Hands-on Activity: Hearing: How Do Our Ears Work?

Contributed by: GK-12 Program, Computational Neurobiology Center, College of Engineering, University of Missouri

Two photos: One girl whisper's into another girl's ear. A woman screams into an amplified bullhorn device.
From whispers to jarring bullhorns, both ears and robot sound sensors, inform us of sound intensity.
Copyright © 2004 Microsoft Corporation, One Microsoft Way, Redmond, WA 98052-6399 USA. All rights reserved.


Students learn about the anatomy of the ear and how the ears work as a sound sensor. Ear anatomy parts and structures are explained in detail, as well as how sound is transmitted mechanically and then electrically through them to the brain. Students use LEGO® robots with sound sensors to measure sound intensities, learning how the brick (computer) converts the intensity of sound measured by the sensor input into a number that transmits to a screen. They build on their experiences from the previous activities and establish a rich understanding of the sound sensor and its relationship to the TaskBot's computer.
This engineering curriculum meets Next Generation Science Standards (NGSS).

Engineering Connection

Biological engineers and neuroscientists perceive the human body as a functioning, controlled system, similar to a robot. Research is showing that mathematical principles similar to those used in robotics are extremely useful or even necessary for a complete understanding of the human body. In this activity, students further explore how our sound sensors, the ears, work, and how they convert sound into signals that are transmitted to the brain. Engineers use such findings to design improved speakers and sound systems for music and entertainment systems and venues.

Pre-Req Knowledge

  • We suggest students complete the previous unit in the series, Humans Are Like Robots, and the previous two lessons and two activities in this unit prior to starting this activity.
  • Students should have a strong understanding of the five senses of the human body.
  • Students should be experienced using a LEGO MINDSTORMS NXT robot and creating programs for its computer, the LEGO MINDSTORMS NXT Intelligent Brick.

Learning Objectives

After this activity, students should be able to:

  • Explain how our ears convert sound into signals that are sent to the brain.
  • Explain how a robot sound sensor functions.
  • Explain how sound intensity changes by changing the distance to the source of the sound.

More Curriculum Like This

How Does a Sound Sensor Work?

Students learn about how sound sensors work, reinforcing their similarities to the human sense of hearing. They look at the hearing process—sound waves converted to electrical signals sent to the brain—through human ear anatomy as well as sound sensors.

How Do Human Sensors Work?

This lesson highlights the similarities between human sensors and their engineering counterparts. Taking this approach enables students to view the human body as a system, that is, from the perspective of an engineer. Humans have recreated most human sensors in robots – eyes, ears and sensors for te...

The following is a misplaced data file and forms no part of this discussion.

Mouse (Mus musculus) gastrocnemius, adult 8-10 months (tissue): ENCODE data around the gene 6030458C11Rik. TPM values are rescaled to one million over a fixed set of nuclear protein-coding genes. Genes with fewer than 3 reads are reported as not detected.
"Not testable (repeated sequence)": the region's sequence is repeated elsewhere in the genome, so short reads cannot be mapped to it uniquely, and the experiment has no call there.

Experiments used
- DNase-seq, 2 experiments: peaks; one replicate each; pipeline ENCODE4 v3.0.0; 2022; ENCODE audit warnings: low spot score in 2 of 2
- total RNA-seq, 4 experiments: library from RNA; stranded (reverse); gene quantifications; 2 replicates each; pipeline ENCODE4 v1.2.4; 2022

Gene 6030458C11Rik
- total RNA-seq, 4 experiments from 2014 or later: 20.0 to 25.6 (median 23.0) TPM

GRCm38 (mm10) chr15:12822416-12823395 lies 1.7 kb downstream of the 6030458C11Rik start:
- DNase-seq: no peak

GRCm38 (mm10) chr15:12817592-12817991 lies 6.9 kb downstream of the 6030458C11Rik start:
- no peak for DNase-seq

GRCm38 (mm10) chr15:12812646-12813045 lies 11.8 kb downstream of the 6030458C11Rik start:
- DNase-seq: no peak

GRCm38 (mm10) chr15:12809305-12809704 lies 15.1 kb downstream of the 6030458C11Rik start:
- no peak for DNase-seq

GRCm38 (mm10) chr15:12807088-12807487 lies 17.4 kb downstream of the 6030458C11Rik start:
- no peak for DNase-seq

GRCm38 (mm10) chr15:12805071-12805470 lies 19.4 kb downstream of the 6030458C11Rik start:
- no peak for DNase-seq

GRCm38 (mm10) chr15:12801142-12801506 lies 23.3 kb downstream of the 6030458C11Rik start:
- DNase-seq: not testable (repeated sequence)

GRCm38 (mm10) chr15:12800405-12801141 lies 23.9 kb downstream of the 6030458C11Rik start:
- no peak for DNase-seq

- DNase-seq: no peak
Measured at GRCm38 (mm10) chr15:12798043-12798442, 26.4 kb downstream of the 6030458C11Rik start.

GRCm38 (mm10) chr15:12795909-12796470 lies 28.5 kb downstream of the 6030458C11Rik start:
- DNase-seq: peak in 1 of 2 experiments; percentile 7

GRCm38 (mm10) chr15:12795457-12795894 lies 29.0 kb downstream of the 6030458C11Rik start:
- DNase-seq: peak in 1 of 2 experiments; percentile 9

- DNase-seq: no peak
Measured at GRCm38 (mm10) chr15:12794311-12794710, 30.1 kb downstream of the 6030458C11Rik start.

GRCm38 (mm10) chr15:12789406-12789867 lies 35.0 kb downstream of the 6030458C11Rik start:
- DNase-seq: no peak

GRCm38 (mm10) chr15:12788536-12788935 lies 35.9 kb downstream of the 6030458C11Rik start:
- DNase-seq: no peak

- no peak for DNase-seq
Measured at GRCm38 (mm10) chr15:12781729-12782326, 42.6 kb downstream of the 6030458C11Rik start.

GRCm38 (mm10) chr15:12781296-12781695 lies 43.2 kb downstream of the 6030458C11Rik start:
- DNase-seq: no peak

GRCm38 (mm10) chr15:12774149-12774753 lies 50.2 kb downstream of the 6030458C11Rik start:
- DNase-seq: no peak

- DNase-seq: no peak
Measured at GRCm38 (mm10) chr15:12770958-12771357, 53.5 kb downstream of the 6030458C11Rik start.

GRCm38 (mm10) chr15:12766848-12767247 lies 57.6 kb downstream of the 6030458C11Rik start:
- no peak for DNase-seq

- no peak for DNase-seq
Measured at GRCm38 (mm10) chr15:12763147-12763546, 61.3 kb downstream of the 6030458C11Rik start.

Elementary Lesson
Human and Robot Sensors

Students are provided with a rigorous background in human "sensors" (including information on the main five senses, sensor anatomies, and nervous system process) and their engineering equivalents, setting the stage for three associated activities involving sound sensors on LEGO® robots.

Middle School Lesson
How Does a Touch Sensor Work?

Students learn about how touch sensors work, while reinforcing their similarities to the human sense of touch. They look at human senses and their electronic imitators, with special focus on the nervous system, skin and touch sensors.

Educational Standards

Each TeachEngineering lesson or activity is correlated to one or more K-12 science, technology, engineering or math (STEM) educational standards.

All 100,000+ K-12 STEM standards covered in TeachEngineering are collected, maintained and packaged by the Achievement Standards Network (ASN), a project of D2L (www.achievementstandards.org).

In the ASN, standards are hierarchically structured: first by source; e.g., by state; within source by type; e.g., science or mathematics; within type by subtype, then by grade, etc.

  • Gather and synthesize information that sensory receptors respond to stimuli by sending messages to the brain for immediate behavior or storage as memories. (Grades 6 - 8) Details... View more aligned curriculum... Do you agree with this alignment?
  • Graph proportional relationships, interpreting the unit rate as the slope of the graph. Compare two different proportional relationships represented in different ways. (Grade 8) Details... View more aligned curriculum... Do you agree with this alignment?
  • Construct and interpret scatter plots for bivariate measurement data to investigate patterns of association between two quantities. Describe patterns such as clustering, outliers, positive or negative association, linear association, and nonlinear association. (Grade 8) Details... View more aligned curriculum... Do you agree with this alignment?